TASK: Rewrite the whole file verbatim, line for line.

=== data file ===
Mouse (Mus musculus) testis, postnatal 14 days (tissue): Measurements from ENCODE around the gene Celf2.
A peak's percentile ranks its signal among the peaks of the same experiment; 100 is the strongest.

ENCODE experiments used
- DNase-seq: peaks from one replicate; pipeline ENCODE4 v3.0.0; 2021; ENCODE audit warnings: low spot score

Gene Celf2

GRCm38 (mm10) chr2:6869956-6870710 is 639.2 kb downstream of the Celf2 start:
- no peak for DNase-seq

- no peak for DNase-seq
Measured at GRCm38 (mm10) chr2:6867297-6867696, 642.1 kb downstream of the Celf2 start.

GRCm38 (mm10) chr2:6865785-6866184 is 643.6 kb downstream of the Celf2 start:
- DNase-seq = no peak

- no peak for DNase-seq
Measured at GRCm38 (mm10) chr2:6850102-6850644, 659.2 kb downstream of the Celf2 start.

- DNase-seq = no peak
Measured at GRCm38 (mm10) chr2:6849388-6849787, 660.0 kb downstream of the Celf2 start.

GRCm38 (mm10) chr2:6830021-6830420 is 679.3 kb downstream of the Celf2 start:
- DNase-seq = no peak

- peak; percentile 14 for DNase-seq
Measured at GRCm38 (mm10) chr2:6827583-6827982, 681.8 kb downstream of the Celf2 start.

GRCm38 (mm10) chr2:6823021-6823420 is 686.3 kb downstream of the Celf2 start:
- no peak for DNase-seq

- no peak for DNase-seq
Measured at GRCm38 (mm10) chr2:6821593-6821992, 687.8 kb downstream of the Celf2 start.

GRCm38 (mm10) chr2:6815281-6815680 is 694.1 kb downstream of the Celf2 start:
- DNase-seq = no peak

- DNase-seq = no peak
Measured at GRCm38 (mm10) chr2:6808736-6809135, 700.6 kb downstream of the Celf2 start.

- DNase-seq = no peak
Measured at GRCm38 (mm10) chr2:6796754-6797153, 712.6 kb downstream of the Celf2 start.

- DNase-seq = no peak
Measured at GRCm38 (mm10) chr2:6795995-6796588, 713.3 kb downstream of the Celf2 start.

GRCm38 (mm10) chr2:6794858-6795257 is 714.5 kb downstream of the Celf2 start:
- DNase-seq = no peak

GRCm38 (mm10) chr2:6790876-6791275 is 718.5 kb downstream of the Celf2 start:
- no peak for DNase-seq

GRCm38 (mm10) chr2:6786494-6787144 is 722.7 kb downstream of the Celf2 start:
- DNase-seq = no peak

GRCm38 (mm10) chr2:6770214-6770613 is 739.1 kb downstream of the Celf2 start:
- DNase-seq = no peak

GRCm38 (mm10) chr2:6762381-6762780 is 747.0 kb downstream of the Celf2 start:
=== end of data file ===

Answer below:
Mouse (Mus musculus) testis, postnatal 14 days (tissue): Measurements from ENCODE around the gene Celf2.
A peak's percentile ranks its signal among the peaks of the same experiment; 100 is the strongest.

ENCODE experiments used
- DNase-seq: peaks from one replicate; pipeline ENCODE4 v3.0.0; 2021; ENCODE audit warnings: low spot score

Gene Celf2

GRCm38 (mm10) chr2:6869956-6870710 is 639.2 kb downstream of the Celf2 start:
- no peak for DNase-seq

- no peak for DNase-seq
Measured at GRCm38 (mm10) chr2:6867297-6867696, 642.1 kb downstream of the Celf2 start.

GRCm38 (mm10) chr2:6865785-6866184 is 643.6 kb downstream of the Celf2 start:
- DNase-seq = no peak

- no peak for DNase-seq
Measured at GRCm38 (mm10) chr2:6850102-6850644, 659.2 kb downstream of the Celf2 start.

- DNase-seq = no peak
Measured at GRCm38 (mm10) chr2:6849388-6849787, 660.0 kb downstream of the Celf2 start.

GRCm38 (mm10) chr2:6830021-6830420 is 679.3 kb downstream of the Celf2 start:
- DNase-seq = no peak

- peak; percentile 14 for DNase-seq
Measured at GRCm38 (mm10) chr2:6827583-6827982, 681.8 kb downstream of the Celf2 start.

GRCm38 (mm10) chr2:6823021-6823420 is 686.3 kb downstream of the Celf2 start:
- no peak for DNase-seq

- no peak for DNase-seq
Measured at GRCm38 (mm10) chr2:6821593-6821992, 687.8 kb downstream of the Celf2 start.

GRCm38 (mm10) chr2:6815281-6815680 is 694.1 kb downstream of the Celf2 start:
- DNase-seq = no peak

- DNase-seq = no peak
Measured at GRCm38 (mm10) chr2:6808736-6809135, 700.6 kb downstream of the Celf2 start.

- DNase-seq = no peak
Measured at GRCm38 (mm10) chr2:6796754-6797153, 712.6 kb downstream of the Celf2 start.

- DNase-seq = no peak
Measured at GRCm38 (mm10) chr2:6795995-6796588, 713.3 kb downstream of the Celf2 start.

GRCm38 (mm10) chr2:6794858-6795257 is 714.5 kb downstream of the Celf2 start:
- DNase-seq = no peak

GRCm38 (mm10) chr2:6790876-6791275 is 718.5 kb downstream of the Celf2 start:
- no peak for DNase-seq

GRCm38 (mm10) chr2:6786494-6787144 is 722.7 kb downstream of the Celf2 start:
- DNase-seq = no peak

GRCm38 (mm10) chr2:6770214-6770613 is 739.1 kb downstream of the Celf2 start:
- DNase-seq = no peak

GRCm38 (mm10) chr2:6762381-6762780 is 747.0 kb downstream of the Celf2 start: